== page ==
Berenice Abbott was born in Springford, Ohio, in 1898. After graduating from Ohio State University she moved to New York to study journalism, but eventually decided on sculpture and painting.
In 1921 she moved to Paris to study with sculptor Emile Bourdelle. Abbott also worked with the surrealist photographer, Man Ray (1923-25), before opening her own studio in Paris. She photographed the leading artists in France and had her first exhibition at the Au Sacre du Printemps Gallery in 1926.
Abbott returned to the United States in 1929 and embarked on a project to photograph New York. In 1935 she managed to obtain funding for this venture from the Works Progress Administration (WPA) and its Federal Art Project.
In 1936 Abbott joined with Paul Strand to establish the Photo League. Its initial purpose was to provide the radical press with photographs of trade union activities and political protests. Later the group decided to organize local projects where members concentrated on photographing working class communities.
Abbott's photographs of New York appeared in the exhibition, Changing New York, at the Museum of the City in 1937. A book, Changing New York, was published in 1939. She also published a Guide to Better Photography (1941). In the late 1950s Abbott began to take photographs that illustrated the laws of physics. Berenice Abbott died in Monson, Maine, in 1991.
I was born and raised in Boston, MA and have been a resident of Greater Boston all of my life. I attended Mass Art College before graduating from Salem State College with a B.A. in Fine Art. After leaving school, I pursued a professional painting career yielding exhibitions in professional galleries in the United States and Europe over a nine year period. My Artist bio was recently published in the Art Is Spectrum Magazine out of New York which was very motivating. I am currently represented by the Agora Gallery and The Amsterdam Whitney Gallery in New York City as well as other International venues in Italy and Mongolia. My most recent work centers around mood, texture and color. I try to impose a sense of dismality to show that all people, places and things will eventually expire and be returned to the nature that presented them to the world. Realization that everyday should reflect the courage to take chances as well as conforming to the frailty of our bodies and minds.
“I haven’t given my life to Art, Art has given me a life” Arman
Somewhere over the years I began to blur the lines between photography and painting. Everything I did during the 1970's and early 80's was pretty much straight photography. Sometime during the mid 1980's I began working in collage, combining my photographs with paint and mixed media.
Later I ventured away from my own photographs and started to incorporate photographs I found in antique shops, flea markets and the like. During the early and mid 1990's I enjoyed quite a lot of gallery success with this body of work. I had two primary groups of work. Nudes and "old people". They were not always old, just old photographs. I even did several commissions.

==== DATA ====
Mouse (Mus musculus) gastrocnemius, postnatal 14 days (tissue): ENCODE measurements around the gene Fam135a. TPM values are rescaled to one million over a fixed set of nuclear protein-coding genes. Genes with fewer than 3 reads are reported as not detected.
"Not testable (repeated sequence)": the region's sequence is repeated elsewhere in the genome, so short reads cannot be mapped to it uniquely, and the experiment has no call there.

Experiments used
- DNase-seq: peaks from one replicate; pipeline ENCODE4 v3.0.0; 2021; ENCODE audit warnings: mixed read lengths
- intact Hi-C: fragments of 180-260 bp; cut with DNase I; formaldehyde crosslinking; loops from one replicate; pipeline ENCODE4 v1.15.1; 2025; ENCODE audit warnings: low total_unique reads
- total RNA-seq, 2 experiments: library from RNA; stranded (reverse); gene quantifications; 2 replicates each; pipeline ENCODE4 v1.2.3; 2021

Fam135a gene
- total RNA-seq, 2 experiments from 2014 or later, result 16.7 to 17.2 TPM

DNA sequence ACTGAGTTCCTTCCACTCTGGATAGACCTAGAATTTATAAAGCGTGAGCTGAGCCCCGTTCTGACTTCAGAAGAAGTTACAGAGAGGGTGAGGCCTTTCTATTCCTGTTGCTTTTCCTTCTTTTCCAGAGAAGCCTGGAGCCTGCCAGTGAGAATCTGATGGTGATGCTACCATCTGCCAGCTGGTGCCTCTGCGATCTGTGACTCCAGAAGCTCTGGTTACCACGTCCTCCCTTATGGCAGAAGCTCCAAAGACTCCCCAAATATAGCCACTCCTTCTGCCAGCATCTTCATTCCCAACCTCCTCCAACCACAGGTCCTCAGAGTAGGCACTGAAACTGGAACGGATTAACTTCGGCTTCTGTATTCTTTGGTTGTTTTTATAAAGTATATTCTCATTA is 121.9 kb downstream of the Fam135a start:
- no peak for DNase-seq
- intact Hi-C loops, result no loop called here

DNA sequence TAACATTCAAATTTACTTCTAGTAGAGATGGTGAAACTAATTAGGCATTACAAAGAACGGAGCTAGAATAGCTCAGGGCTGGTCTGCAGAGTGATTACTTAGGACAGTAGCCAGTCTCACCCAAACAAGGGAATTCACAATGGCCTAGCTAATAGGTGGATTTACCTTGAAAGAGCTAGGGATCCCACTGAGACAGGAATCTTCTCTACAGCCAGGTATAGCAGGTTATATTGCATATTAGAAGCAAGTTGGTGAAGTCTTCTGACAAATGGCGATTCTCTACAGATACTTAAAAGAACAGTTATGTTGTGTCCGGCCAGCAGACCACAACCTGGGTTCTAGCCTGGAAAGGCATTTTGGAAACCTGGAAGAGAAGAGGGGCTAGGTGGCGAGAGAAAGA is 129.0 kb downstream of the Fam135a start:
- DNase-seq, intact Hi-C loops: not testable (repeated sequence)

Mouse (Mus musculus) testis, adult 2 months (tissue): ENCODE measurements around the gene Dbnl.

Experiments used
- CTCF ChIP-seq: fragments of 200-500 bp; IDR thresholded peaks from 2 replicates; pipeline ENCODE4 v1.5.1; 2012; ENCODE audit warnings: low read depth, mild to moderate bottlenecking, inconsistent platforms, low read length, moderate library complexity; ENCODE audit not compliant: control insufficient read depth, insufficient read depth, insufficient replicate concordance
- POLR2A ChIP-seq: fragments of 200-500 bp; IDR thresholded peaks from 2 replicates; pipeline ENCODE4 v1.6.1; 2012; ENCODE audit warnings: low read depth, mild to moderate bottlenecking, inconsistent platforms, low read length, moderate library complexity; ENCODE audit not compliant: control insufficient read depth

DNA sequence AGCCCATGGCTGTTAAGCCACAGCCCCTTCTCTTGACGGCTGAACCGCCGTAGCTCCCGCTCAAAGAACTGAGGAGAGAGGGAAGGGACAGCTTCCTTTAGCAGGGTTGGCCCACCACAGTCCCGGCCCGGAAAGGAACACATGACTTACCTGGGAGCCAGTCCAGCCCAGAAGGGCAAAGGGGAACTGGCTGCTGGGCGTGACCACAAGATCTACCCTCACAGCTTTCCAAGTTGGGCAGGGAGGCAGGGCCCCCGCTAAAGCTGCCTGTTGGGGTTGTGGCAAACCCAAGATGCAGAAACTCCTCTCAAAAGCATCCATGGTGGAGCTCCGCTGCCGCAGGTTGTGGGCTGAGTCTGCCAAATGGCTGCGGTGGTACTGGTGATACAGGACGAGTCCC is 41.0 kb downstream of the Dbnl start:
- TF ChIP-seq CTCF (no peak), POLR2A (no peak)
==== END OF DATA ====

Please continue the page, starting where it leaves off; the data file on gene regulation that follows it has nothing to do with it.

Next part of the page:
Every now and then I revisit this work. Here is a piece I did last winter. "Party Girls", mixed media collage on birch panel. The piece measures 12" X 12" and is framed in a museum float frame. currently recession priced at $300.00.
: My work has long been engaged with the ability to connect disparate, sometimes random elements to create meaning and narrative. Since I deploy a wide range of mediums and methodologies in creating my work – juxtaposing realism and abstraction, found objects and tightly painted elements – I gravitated naturally towards the grid as a superimposed organizational structure. However, the grid has it’s own art historical baggage, and I found that over time it became restrictive – rather than freeing me to explore as many directions as my short attention span could take me in, it locked me into an uncomfortable modus operandi whose formal demands superseded the content, narrative, and materials that my work was primarily concerned with. My attempt to escape from the self-imposed straight-jacket that the grid had unwittingly fashioned took me in two directions: scatter-shot compositions of square panels and circles. However, neither solved my quandary. The scattered compositions, while interesting, were still painted on squares and rectangles, and thus inherently suggested the grid; while the circles were disappointingly flat and dimensionless. The solution lay somewhere in the middle, by using a scattered composition comprised of rounded, 3-dimensional organic forms. This approach has taken my work into a direction that is difficult, if not impossible, to categorize. No longer strictly painting, and yet not sculpture either, it exists in a hybrid form that continues to evolve without any rigidly overlaid organizational formations. Each “painting” is formed from a pre-determined cluster of individual parts that can combine in unending variable formats and arrangements. The formal concerns in my work remain the same, but are freed by using a clustered, free-floating format. As before, I am creating artwork that mimics both language forms and societies – each element representing a word or phrase that, combined in concert with others, evokes a more complex or meaningful idea through it’s interaction while still able to stand on it’s own. As the arrangement of the parts is not meant to be permanent, but to change with each successive installation, the work is highly dependent on a careful balance of compositional components. When the work is installed by someone other than myself, it is as if we are engaging in a collaboration, and the installer is free to make their own sequential and aesthetic decisions, entering into a conversation that can re-occur indefinitely.